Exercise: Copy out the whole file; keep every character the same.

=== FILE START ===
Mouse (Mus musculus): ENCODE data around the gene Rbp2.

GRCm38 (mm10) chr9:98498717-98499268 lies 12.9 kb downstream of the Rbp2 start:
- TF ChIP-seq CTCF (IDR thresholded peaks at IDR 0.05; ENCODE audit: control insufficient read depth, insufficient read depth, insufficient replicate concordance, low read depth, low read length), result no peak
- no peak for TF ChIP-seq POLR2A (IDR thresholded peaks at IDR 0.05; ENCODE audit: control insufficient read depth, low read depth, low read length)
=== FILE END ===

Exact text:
Mouse (Mus musculus): ENCODE data around the gene Rbp2.

GRCm38 (mm10) chr9:98498717-98499268 lies 12.9 kb downstream of the Rbp2 start:
- TF ChIP-seq CTCF (IDR thresholded peaks at IDR 0.05; ENCODE audit: control insufficient read depth, insufficient read depth, insufficient replicate concordance, low read depth, low read length), result no peak
- no peak for TF ChIP-seq POLR2A (IDR thresholded peaks at IDR 0.05; ENCODE audit: control insufficient read depth, low read depth, low read length)